It’s that time of year again when the world’s attention shifts to the overwhelming need to limit and then radically reduce greenhouse gases caused by burning fossil fuels.
Organised by the United Nations Framework Convention on Climate Change (UNFCCC), the talks that started Monday in Cancun don’t appear to be laden down by the heady excitement that was palpable when last year’s annual conference began in Copenhagen.
As the world now knows, that optimism soon turned sour as the resulting so-called Copenhagen Accord was neither a legally-binding treaty to replace the Kyoto Protocol which lapses in 2012 nor a plan to reduce greenhouse gas emissions that are causing global warming.
The Greek government is convinced that investing in renewable energies is the most efficient way to reshape the country’s beleaguered economy, Greek Energy Minister Tina Birbili told Wind Directions magazine recently.
A few months ago, the government raised the 2020 renewables target to 20% – higher than the 18% goal set in the EU Renewable Energy Directive. Birbili explains that this is because “boosting green development” is seen as the best way for Greece to achieve its “energy, environmental and economic growth targets”.
The new legislative framework, passed in June this year will help, she says. It should speed up permitting processes, remove barriers to grid connections and kick off the development of offshore wind energy. The next step is to extend and reinforce the grid, and improve connections to other countries.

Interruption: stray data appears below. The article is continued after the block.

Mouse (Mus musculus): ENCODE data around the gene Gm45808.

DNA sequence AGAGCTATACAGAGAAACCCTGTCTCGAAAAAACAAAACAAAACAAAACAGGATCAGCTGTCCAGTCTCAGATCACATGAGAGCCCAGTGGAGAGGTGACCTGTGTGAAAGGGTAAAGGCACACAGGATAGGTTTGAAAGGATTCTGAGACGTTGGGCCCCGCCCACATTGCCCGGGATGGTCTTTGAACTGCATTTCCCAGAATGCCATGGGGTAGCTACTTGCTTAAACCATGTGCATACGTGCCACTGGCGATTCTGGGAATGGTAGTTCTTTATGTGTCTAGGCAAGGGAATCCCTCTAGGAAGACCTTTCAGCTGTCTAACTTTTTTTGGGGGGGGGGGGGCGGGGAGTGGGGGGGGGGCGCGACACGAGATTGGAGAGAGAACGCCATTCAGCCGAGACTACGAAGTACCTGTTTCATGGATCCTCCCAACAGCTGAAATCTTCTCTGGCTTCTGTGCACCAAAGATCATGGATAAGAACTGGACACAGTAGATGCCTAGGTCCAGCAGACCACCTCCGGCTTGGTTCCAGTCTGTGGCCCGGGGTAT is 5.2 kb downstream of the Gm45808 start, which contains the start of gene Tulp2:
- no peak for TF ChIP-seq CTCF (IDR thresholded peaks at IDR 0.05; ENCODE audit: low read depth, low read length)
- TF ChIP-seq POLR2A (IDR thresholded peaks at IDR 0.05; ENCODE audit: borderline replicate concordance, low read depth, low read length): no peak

Although still in its infancy, the idea of a future offshore North Sea supergrid might benefit by experiencing regulated financing through national transmission tariffs as well as having a single planner, code, and regulator.
Those are some of the preliminary answers that the Friends of the Supergrid (FOSG) have raised to deal with important issues that still need to be addressed, people attending the Grids 2010 conference in Berlin were told today.
Ana Aguado, the Chief Executive Officer of FOSG, said during a conference session called “Planning a North Sea Supergrid” that the creation of such an entity also needs to have an efficient supply chain and an adequate number of properly trained workers.
One of the biggest grids-related buzzes in the last couple of years has been the coming together of ten countries to promote an interconnected power network in the northern European seas. At the GRIDS 2010 event in Berlin I caught up with Jan Hensmans from Belgium’s Economy Ministry, who explained the ‘North Seas Countries Offshore Grid Initiative’ (NSCOGI) in more detail.
Why did Belgium decide to get involved in NSCOGI?
We saw the huge energy potential of the north seas and we had been involved in the ‘pentalateral energy forum’ with Germany, France, the Netherlands and Luxembourg, but five countries were not enough! So we set up a meeting with those and additional countries and the ministers signed a political statement on 7 December 2009. Then we organised a high level meeting in Ostend with EWEA – at which we agreed to sign a memorandum of understanding, which we will do on 3 December in Brussels.
People attending the GRIDS 2010 conference may largely agree on the need for an extended European power grid, but there is far less consensus amongst the public and the issue must be addressed, said participants at a panel discussion this morning.
“Transmission system operators know exactly where the next grid lines are to go, but the permitting is a problem”, said Konstantin Staschus, Secretary General of the European Network of Transmission System Operators for Electricity (ENTSO-E).
“We need to explain to people that grid development is making life better for them, and not worse just because they see an electricity pylon on the horizon”, he said.